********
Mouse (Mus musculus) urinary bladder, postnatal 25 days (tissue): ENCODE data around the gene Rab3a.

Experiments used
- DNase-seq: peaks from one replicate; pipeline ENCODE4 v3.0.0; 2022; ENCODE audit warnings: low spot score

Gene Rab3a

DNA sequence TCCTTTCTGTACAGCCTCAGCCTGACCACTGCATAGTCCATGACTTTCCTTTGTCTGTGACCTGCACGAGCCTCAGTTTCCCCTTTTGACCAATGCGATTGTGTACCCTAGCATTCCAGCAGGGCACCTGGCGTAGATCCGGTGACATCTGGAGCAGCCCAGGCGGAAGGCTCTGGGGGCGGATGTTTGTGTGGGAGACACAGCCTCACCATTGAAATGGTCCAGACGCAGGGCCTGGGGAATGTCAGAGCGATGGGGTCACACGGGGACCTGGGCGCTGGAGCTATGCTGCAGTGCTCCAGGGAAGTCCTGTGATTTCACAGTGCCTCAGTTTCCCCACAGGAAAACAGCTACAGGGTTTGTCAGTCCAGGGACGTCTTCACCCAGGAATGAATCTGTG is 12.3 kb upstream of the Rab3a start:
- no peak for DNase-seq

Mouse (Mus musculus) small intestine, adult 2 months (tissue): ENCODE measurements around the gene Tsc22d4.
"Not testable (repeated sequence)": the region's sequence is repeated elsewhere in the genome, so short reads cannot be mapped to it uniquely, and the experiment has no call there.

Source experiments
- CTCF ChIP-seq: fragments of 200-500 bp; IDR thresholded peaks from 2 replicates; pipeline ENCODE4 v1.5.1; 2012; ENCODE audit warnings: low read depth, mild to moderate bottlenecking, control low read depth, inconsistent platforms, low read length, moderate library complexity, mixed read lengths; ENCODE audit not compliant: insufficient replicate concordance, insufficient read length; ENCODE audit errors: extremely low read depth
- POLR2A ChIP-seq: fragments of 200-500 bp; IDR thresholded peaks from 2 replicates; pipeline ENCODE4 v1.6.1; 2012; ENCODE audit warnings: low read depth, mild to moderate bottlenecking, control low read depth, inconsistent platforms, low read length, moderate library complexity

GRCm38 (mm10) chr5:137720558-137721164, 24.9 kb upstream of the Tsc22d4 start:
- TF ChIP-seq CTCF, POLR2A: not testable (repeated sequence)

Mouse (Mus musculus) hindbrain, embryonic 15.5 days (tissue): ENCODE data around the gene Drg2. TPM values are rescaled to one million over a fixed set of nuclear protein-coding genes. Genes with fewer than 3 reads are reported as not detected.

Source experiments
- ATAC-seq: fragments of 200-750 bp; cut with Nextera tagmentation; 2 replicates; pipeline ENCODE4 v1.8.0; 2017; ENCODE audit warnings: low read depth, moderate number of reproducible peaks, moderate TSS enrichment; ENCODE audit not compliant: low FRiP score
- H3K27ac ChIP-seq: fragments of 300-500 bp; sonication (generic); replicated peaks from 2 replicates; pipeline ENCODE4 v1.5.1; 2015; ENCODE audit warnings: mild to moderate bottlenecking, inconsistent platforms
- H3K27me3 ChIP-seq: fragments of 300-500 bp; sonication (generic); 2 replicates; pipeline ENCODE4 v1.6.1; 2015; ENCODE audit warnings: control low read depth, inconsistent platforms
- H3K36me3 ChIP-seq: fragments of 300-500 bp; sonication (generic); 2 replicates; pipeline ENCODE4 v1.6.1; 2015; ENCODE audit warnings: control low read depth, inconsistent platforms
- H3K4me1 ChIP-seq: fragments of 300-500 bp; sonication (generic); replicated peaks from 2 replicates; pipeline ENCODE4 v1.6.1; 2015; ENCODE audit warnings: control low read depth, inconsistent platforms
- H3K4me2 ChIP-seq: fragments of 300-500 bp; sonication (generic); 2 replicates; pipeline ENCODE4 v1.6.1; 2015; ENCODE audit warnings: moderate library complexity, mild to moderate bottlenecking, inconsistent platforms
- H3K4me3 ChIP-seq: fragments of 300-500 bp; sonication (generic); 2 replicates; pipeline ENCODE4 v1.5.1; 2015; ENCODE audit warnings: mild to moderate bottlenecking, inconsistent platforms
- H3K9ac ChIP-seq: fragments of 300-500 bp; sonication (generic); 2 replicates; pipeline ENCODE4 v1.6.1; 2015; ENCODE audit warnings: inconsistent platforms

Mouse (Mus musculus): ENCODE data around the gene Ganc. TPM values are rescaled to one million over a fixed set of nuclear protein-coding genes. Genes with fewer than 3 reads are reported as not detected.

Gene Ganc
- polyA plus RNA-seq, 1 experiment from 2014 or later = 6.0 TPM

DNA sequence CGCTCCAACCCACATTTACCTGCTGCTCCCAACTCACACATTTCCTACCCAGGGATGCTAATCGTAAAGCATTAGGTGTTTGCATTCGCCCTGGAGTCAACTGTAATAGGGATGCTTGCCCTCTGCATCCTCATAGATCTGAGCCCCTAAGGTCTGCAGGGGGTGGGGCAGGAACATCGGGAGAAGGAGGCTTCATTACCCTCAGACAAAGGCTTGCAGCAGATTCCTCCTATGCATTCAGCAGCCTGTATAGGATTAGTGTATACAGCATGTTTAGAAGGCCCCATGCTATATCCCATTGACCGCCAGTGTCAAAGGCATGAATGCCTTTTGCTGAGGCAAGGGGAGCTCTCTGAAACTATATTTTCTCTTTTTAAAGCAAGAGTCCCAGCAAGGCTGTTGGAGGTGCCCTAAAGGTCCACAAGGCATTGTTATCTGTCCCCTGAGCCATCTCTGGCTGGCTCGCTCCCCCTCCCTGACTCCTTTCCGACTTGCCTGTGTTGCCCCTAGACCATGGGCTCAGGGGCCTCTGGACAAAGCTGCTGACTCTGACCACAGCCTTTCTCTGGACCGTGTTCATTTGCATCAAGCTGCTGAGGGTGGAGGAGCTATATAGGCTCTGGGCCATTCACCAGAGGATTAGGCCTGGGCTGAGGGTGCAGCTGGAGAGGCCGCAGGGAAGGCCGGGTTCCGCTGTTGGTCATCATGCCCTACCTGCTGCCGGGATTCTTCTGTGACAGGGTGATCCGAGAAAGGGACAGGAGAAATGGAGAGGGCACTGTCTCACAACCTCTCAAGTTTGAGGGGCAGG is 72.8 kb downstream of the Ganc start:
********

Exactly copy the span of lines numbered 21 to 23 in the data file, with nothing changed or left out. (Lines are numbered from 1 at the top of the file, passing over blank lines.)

- H3K4me2 ChIP-seq: fragments of 300-500 bp; sonication (generic); 2 replicates; pipeline ENCODE4 v1.6.1; 2015; ENCODE audit warnings: moderate library complexity, mild to moderate bottlenecking, inconsistent platforms
- H3K4me3 ChIP-seq: fragments of 300-500 bp; sonication (generic); 2 replicates; pipeline ENCODE4 v1.5.1; 2015; ENCODE audit warnings: mild to moderate bottlenecking, inconsistent platforms
- H3K9ac ChIP-seq: fragments of 300-500 bp; sonication (generic); 2 replicates; pipeline ENCODE4 v1.6.1; 2015; ENCODE audit warnings: inconsistent platforms